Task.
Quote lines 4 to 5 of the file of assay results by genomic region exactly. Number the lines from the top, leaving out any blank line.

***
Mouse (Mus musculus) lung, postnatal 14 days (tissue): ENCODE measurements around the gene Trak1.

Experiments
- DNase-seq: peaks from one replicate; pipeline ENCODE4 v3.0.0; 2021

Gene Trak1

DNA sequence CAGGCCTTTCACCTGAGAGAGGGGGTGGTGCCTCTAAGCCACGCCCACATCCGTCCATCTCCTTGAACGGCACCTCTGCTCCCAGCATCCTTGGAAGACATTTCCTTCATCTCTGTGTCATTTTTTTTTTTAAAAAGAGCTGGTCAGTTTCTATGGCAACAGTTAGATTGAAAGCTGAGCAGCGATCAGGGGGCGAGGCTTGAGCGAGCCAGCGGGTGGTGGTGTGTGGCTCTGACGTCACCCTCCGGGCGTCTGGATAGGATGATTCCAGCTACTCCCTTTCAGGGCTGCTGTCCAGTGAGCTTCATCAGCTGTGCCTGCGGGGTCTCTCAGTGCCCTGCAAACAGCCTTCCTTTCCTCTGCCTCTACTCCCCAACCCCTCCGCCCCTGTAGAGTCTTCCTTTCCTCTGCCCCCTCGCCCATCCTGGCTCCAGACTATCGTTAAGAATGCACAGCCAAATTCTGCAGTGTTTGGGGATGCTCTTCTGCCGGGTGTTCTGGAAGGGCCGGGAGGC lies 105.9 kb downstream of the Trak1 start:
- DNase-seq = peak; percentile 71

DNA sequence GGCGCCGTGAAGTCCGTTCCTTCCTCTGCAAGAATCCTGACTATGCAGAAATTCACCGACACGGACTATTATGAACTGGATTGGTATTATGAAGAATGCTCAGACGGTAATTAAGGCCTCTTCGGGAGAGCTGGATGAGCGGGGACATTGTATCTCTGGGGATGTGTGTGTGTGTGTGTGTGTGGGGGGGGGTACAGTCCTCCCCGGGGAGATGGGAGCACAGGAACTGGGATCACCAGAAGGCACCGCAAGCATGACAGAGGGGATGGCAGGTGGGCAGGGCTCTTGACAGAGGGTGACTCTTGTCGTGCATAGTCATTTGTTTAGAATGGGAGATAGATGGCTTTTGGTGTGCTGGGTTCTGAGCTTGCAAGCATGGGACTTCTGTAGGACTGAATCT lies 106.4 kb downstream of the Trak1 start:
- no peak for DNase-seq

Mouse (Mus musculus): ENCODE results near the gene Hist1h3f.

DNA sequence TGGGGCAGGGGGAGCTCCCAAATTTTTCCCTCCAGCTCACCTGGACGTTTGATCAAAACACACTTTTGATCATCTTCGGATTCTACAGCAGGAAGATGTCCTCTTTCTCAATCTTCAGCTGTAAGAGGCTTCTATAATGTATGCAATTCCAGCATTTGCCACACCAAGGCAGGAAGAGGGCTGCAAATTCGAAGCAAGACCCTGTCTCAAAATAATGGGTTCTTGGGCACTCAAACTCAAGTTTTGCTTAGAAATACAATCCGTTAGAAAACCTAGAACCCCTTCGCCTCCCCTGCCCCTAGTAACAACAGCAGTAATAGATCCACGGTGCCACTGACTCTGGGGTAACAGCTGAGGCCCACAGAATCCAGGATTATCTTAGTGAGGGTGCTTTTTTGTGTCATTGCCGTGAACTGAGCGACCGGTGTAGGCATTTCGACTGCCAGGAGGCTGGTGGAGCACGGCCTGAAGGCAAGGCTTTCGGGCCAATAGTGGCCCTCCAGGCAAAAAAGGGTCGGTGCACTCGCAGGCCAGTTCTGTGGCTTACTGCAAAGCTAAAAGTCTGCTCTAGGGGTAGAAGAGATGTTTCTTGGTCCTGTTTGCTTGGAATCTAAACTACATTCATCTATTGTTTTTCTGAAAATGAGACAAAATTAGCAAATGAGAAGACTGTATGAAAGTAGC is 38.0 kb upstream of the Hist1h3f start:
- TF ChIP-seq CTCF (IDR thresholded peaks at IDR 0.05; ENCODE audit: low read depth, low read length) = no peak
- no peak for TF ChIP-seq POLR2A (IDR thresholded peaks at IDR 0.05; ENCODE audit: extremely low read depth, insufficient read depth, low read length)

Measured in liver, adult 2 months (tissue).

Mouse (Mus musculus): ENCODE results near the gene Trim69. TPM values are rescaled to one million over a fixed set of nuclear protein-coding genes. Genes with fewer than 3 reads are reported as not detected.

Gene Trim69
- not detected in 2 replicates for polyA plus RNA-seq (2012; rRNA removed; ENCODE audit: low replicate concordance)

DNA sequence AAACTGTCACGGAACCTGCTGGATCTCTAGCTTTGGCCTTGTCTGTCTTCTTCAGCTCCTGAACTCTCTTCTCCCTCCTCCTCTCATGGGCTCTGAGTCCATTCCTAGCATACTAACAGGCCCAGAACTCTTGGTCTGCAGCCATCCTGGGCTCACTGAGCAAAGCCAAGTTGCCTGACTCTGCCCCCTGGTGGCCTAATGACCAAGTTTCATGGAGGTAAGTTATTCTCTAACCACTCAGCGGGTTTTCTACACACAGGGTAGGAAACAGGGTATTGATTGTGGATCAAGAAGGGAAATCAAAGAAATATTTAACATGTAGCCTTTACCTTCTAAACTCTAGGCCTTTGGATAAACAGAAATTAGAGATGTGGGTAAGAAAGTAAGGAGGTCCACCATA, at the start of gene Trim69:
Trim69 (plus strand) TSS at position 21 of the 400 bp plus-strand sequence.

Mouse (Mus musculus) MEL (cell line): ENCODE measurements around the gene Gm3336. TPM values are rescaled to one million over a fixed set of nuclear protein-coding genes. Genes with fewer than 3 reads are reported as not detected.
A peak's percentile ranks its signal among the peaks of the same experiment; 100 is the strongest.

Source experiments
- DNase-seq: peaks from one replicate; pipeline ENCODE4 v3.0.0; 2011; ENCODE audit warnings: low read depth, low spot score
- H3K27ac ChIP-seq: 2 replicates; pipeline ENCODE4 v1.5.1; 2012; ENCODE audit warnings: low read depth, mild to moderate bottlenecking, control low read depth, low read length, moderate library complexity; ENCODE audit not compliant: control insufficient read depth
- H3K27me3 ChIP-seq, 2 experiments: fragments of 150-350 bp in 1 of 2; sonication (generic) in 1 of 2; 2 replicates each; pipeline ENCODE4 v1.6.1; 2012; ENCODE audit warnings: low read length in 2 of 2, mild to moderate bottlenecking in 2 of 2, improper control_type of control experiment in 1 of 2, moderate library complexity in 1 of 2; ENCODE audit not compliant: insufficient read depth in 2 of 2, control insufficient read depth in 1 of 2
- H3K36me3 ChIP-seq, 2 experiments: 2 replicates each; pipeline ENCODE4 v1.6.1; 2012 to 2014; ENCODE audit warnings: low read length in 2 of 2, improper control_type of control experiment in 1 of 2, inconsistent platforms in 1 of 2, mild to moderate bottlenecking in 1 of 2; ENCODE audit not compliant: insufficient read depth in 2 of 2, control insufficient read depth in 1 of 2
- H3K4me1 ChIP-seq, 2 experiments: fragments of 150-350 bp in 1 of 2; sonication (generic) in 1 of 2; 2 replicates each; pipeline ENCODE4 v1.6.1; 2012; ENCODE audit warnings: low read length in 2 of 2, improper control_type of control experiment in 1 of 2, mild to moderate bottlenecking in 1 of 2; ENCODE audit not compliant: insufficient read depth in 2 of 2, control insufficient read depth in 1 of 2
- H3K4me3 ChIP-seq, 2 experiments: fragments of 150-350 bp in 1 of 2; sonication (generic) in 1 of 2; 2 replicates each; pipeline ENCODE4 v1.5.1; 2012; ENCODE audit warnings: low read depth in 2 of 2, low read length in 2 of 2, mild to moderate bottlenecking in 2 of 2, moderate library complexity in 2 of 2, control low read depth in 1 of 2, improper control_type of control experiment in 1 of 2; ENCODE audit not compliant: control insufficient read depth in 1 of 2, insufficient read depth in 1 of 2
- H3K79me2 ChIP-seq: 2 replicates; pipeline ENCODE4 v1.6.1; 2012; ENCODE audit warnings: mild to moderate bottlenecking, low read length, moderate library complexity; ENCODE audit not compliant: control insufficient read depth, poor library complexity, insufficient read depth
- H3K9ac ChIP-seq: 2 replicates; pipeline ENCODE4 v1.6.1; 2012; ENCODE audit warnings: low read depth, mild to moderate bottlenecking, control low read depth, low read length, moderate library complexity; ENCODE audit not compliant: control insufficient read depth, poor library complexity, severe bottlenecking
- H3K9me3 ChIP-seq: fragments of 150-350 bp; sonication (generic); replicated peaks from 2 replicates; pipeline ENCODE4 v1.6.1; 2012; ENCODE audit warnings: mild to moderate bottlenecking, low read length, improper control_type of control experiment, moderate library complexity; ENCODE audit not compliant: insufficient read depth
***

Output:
Gene Trak1

DNA sequence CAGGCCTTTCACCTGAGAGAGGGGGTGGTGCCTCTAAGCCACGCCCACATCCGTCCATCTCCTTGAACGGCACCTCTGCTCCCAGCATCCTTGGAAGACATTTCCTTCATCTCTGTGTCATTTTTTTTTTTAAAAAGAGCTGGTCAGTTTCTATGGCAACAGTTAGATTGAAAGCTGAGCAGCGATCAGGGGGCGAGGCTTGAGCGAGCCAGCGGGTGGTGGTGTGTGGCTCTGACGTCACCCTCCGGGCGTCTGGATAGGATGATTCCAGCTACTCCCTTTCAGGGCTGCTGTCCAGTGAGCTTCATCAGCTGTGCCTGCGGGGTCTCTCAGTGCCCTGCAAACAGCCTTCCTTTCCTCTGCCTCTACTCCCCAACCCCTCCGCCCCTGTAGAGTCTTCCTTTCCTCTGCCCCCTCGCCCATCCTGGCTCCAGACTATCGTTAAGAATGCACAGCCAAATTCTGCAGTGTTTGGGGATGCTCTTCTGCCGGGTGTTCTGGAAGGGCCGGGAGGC lies 105.9 kb downstream of the Trak1 start: